A COLOURFUL pedestrian crossing, a giant umbrella which changes colour when it is raining and a flying fox are among ideas to bring vibrancy to central Invercargill.
Coin South, along with Te Waka o Waihopai, ran a workshop on Sunday involving about 20 residents to encourage and promote activities in the city centre.
Te Waka o Waihopai project manager Cathy Jordan said the Invercargill City Council had received about $400,000 funding from the NZ Transport Agency’s Innovating Streets Fund for the development of projects to enhance the experience in the city centre.
“It is a really inclusive project and we wanted to understand what are the community needs and what they would like to see here then we can create and develop something that can be beneficial for the whole community and make them proud of it,” she said.
“Having the input of the community is really important to achieve that.”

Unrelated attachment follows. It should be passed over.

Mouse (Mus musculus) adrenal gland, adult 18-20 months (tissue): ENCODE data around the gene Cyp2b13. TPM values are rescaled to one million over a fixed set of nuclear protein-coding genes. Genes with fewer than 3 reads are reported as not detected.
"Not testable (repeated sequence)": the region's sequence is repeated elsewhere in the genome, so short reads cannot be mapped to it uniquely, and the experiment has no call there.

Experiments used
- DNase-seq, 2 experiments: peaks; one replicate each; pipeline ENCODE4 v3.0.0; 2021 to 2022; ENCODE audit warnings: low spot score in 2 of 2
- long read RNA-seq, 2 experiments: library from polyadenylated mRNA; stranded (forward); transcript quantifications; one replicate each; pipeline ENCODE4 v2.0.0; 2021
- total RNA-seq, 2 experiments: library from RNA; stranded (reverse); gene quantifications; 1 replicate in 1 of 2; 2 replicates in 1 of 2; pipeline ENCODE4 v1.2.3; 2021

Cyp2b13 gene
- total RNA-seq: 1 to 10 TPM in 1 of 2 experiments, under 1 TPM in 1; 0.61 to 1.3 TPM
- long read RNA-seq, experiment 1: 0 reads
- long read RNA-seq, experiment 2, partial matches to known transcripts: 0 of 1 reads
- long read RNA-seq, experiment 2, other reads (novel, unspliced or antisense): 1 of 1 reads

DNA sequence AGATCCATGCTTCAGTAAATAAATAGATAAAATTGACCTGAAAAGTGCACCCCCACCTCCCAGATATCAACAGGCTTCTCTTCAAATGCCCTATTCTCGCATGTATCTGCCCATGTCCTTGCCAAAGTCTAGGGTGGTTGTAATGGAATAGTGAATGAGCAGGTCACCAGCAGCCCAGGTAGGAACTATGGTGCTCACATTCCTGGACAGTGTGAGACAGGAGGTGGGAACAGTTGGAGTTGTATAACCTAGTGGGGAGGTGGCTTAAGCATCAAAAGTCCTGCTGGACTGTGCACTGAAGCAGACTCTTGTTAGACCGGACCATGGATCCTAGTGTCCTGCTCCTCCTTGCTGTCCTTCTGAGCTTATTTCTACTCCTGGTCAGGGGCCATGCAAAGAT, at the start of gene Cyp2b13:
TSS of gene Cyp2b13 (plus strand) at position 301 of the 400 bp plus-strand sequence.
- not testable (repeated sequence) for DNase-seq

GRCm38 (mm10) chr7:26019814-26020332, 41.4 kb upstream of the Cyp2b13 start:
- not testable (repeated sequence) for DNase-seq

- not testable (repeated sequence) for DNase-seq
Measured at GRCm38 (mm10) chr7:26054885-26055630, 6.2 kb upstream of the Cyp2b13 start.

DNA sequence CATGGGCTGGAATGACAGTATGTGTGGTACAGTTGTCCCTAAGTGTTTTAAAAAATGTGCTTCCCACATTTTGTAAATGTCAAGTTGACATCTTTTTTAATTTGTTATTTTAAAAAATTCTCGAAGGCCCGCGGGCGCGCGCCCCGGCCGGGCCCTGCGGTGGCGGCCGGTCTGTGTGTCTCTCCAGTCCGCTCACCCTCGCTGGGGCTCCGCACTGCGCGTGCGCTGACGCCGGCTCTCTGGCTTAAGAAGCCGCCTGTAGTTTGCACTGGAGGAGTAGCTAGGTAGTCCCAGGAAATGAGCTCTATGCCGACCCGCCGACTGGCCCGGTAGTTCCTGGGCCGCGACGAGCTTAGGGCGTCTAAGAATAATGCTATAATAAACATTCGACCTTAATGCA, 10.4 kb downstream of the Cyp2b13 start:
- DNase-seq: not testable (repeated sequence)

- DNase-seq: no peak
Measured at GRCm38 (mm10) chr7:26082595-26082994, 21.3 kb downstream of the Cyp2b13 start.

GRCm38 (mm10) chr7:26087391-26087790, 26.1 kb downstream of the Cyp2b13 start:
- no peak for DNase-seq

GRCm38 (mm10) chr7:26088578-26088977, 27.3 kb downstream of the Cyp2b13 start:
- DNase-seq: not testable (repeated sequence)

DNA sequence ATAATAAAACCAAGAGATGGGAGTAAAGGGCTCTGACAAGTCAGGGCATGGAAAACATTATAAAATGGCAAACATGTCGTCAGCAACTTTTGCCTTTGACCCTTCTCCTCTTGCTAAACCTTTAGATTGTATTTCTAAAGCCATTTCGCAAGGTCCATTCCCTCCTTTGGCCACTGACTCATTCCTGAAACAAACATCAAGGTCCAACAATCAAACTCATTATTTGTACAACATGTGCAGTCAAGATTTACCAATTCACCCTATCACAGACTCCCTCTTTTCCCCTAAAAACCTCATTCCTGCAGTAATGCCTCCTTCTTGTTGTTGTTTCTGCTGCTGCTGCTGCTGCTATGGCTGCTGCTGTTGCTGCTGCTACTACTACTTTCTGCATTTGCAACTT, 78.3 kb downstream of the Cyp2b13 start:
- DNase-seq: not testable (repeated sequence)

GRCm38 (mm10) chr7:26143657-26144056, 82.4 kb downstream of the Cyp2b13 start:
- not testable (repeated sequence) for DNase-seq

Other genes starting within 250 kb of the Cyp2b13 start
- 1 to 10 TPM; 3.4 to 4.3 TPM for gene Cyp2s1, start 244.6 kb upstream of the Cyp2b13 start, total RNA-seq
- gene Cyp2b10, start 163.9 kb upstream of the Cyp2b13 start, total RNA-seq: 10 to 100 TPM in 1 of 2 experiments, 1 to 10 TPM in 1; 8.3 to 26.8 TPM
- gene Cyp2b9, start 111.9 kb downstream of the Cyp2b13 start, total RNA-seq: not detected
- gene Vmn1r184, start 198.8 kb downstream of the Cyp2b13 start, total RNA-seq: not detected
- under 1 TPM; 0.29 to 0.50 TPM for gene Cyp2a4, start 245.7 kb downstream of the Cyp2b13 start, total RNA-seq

Coin South chief activator Louise Evans was impressed with the number and quality of the ideas.
“It is the community leading the transformation in its own city.”
Participants had a “brainstorm” and walked through the city centre to get inspiration and to understand the needs of the community.
A wheelchair was also provided to help with the discussions about mobility.
A sheltered open space with internet, a charging station and heating at Esk St, a 3-D and colourful pedestrian crossing, the transformation of “boring old infrastructure” using art, and even an outside disco were among ideas suggested.
Claire Jordan and her two daughters, Eve (4) and Grace (2), took part and wanted to see a colourful fountain installed.
“I wanted to bring the girls because it is important to get them to be involved in their own city,” she said.
“We want to make them proud to be from Invercargill and create a place where they wanted to come back.”
Another two workshops would be held, on April 19 and May 24, and the best ideas would be tested and incorporated in the CBD during coming months.